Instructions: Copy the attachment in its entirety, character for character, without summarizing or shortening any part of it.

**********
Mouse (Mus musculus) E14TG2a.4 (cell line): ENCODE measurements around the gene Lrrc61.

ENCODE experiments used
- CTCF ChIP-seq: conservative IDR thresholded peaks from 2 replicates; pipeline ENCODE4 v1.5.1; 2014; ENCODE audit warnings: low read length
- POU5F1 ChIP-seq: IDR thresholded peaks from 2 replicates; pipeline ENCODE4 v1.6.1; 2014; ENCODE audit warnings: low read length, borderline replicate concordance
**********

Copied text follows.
Mouse (Mus musculus) E14TG2a.4 (cell line): ENCODE measurements around the gene Lrrc61.

ENCODE experiments used
- CTCF ChIP-seq: conservative IDR thresholded peaks from 2 replicates; pipeline ENCODE4 v1.5.1; 2014; ENCODE audit warnings: low read length
- POU5F1 ChIP-seq: IDR thresholded peaks from 2 replicates; pipeline ENCODE4 v1.6.1; 2014; ENCODE audit warnings: low read length, borderline replicate concordance